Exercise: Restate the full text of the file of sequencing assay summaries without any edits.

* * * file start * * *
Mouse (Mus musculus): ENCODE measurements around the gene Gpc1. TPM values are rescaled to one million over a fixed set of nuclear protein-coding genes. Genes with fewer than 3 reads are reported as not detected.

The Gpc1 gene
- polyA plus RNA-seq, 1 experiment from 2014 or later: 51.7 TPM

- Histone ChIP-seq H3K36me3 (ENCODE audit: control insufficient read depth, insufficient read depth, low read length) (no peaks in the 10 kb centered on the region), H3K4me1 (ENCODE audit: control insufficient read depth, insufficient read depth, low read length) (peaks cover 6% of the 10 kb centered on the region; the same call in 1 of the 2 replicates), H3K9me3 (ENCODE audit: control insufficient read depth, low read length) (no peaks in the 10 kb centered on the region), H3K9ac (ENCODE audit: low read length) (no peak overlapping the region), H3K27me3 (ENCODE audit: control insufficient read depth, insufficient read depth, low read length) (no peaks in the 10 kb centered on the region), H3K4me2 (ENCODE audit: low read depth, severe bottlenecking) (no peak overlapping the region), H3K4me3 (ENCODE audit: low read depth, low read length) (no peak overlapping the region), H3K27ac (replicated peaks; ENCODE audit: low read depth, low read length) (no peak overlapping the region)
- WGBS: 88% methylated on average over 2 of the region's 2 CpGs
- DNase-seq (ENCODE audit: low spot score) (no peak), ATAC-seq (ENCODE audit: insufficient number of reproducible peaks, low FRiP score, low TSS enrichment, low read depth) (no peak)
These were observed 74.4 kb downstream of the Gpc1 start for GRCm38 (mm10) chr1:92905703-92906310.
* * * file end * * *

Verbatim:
Mouse (Mus musculus): ENCODE measurements around the gene Gpc1. TPM values are rescaled to one million over a fixed set of nuclear protein-coding genes. Genes with fewer than 3 reads are reported as not detected.

The Gpc1 gene
- polyA plus RNA-seq, 1 experiment from 2014 or later: 51.7 TPM

- Histone ChIP-seq H3K36me3 (ENCODE audit: control insufficient read depth, insufficient read depth, low read length) (no peaks in the 10 kb centered on the region), H3K4me1 (ENCODE audit: control insufficient read depth, insufficient read depth, low read length) (peaks cover 6% of the 10 kb centered on the region; the same call in 1 of the 2 replicates), H3K9me3 (ENCODE audit: control insufficient read depth, low read length) (no peaks in the 10 kb centered on the region), H3K9ac (ENCODE audit: low read length) (no peak overlapping the region), H3K27me3 (ENCODE audit: control insufficient read depth, insufficient read depth, low read length) (no peaks in the 10 kb centered on the region), H3K4me2 (ENCODE audit: low read depth, severe bottlenecking) (no peak overlapping the region), H3K4me3 (ENCODE audit: low read depth, low read length) (no peak overlapping the region), H3K27ac (replicated peaks; ENCODE audit: low read depth, low read length) (no peak overlapping the region)
- WGBS: 88% methylated on average over 2 of the region's 2 CpGs
- DNase-seq (ENCODE audit: low spot score) (no peak), ATAC-seq (ENCODE audit: insufficient number of reproducible peaks, low FRiP score, low TSS enrichment, low read depth) (no peak)
These were observed 74.4 kb downstream of the Gpc1 start for GRCm38 (mm10) chr1:92905703-92906310.